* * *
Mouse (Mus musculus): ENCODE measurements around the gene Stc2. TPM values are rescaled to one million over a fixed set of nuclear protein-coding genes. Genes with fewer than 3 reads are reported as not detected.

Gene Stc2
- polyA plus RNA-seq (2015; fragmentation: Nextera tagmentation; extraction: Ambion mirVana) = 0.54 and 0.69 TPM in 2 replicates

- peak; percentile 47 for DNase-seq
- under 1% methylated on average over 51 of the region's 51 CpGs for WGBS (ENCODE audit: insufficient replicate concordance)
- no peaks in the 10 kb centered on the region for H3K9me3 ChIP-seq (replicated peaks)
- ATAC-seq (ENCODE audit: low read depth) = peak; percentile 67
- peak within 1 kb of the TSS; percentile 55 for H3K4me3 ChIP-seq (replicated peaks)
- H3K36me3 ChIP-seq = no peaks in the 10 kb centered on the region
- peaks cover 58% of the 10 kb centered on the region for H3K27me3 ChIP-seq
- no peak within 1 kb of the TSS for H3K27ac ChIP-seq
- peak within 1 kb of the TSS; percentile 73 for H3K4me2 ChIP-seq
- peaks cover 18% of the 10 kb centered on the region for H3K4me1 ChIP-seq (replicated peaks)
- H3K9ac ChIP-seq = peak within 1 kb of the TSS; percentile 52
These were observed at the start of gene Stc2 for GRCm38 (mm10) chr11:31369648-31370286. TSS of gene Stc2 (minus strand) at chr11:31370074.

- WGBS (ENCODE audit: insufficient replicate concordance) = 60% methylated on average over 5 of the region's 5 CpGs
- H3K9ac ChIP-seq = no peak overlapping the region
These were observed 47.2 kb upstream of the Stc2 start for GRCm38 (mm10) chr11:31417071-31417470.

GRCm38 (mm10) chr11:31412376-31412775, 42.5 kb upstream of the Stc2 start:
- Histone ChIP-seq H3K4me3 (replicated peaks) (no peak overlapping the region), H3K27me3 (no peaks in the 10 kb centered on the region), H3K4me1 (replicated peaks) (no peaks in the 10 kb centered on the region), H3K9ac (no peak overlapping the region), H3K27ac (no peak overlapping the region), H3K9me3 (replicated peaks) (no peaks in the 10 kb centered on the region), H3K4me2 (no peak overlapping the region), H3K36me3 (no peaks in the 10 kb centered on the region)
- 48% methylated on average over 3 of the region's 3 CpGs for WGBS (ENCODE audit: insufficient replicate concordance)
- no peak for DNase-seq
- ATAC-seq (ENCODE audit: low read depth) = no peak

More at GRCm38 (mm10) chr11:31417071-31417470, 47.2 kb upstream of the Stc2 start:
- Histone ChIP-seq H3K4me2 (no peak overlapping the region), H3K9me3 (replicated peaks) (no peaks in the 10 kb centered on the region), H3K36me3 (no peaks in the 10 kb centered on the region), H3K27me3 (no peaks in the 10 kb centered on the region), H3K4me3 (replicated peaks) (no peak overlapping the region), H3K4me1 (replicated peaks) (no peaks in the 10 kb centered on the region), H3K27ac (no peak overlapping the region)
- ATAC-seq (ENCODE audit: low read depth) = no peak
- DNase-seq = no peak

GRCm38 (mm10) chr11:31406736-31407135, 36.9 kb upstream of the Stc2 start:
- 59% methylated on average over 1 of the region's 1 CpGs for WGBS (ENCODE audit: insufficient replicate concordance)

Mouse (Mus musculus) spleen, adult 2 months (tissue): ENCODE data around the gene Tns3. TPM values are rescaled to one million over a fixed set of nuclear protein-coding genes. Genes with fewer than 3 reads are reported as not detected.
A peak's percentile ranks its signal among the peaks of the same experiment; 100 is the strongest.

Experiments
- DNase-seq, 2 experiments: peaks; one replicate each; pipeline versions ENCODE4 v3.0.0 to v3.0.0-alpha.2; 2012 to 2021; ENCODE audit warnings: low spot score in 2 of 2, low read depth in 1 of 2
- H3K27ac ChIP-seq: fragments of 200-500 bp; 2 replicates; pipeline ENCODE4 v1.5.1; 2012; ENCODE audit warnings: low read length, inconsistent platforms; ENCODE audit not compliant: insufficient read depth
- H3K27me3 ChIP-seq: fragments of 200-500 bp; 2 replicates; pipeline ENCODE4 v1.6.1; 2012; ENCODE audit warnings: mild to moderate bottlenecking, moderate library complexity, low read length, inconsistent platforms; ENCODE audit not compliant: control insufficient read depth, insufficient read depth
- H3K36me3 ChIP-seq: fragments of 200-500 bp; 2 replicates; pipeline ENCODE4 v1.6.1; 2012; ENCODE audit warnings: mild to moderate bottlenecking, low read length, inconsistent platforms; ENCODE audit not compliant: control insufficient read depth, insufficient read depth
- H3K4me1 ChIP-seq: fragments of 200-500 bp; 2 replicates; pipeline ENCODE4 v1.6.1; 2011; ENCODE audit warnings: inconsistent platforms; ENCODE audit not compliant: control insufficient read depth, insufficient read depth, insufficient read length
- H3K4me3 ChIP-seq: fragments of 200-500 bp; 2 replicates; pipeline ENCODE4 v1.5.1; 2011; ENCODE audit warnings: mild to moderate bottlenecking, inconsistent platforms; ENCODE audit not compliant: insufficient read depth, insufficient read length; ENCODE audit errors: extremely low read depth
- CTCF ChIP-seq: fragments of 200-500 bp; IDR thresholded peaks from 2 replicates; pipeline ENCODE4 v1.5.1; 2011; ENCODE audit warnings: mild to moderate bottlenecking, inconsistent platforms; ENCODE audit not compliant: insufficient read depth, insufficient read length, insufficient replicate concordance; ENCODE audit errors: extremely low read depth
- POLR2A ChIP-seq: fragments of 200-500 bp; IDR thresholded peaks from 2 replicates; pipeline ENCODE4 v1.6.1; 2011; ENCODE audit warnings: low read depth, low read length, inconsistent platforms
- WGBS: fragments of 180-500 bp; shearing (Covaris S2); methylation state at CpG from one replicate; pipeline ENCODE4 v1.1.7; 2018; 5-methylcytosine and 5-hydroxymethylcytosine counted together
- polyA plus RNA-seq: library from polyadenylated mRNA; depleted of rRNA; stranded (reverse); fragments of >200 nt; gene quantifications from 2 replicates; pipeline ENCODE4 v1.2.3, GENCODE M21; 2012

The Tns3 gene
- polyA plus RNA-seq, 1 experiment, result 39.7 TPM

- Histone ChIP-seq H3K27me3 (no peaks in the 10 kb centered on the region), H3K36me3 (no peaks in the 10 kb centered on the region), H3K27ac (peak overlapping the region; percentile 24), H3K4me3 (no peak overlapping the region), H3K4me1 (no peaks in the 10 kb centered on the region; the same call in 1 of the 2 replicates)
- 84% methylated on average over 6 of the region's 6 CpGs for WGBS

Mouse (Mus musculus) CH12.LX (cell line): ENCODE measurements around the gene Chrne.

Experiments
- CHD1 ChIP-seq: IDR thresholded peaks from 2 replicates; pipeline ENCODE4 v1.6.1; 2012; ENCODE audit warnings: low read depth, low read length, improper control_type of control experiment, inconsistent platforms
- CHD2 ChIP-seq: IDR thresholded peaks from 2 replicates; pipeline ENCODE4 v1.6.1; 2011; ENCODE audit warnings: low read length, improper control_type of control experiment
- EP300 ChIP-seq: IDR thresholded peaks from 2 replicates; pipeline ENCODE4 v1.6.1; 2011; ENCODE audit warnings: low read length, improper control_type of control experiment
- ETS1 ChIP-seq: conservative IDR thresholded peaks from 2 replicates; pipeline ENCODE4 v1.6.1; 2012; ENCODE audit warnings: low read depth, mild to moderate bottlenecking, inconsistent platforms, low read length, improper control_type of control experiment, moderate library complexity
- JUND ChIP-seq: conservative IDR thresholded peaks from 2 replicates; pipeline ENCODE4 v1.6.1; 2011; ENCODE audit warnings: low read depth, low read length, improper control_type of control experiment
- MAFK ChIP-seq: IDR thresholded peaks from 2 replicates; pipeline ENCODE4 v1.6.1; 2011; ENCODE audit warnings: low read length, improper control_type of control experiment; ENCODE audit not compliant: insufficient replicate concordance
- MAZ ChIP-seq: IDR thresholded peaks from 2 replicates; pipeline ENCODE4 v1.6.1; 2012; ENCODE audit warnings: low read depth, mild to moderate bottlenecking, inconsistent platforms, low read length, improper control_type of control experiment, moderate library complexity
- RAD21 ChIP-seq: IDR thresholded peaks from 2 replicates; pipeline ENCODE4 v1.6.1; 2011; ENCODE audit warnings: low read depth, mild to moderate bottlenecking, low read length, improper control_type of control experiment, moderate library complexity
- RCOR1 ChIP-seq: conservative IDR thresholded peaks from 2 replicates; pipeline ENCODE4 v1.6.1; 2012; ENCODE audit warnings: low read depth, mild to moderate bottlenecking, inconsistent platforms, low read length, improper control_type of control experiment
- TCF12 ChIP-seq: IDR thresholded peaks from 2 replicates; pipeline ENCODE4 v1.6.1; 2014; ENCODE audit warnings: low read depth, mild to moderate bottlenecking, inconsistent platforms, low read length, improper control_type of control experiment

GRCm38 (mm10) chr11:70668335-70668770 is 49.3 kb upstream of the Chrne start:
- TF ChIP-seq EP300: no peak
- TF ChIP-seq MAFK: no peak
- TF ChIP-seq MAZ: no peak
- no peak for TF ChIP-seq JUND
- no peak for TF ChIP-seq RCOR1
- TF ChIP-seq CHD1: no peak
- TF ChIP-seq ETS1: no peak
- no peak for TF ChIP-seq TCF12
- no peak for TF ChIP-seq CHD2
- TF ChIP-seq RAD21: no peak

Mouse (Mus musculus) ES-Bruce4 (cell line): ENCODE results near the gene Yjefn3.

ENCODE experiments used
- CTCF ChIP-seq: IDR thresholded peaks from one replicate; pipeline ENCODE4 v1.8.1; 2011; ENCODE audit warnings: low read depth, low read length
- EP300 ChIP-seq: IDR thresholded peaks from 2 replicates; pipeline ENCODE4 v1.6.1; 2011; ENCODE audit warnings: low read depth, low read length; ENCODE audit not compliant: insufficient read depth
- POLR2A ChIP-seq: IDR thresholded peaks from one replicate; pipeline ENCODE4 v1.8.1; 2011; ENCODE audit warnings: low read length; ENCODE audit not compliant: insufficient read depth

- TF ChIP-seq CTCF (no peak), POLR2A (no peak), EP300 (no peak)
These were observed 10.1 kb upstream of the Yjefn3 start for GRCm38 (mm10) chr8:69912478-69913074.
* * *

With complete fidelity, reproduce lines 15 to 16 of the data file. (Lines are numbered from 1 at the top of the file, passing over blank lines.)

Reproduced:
These were observed at the start of gene Stc2 for GRCm38 (mm10) chr11:31369648-31370286. TSS of gene Stc2 (minus strand) at chr11:31370074.

- WGBS (ENCODE audit: insufficient replicate concordance) = 60% methylated on average over 5 of the region's 5 CpGs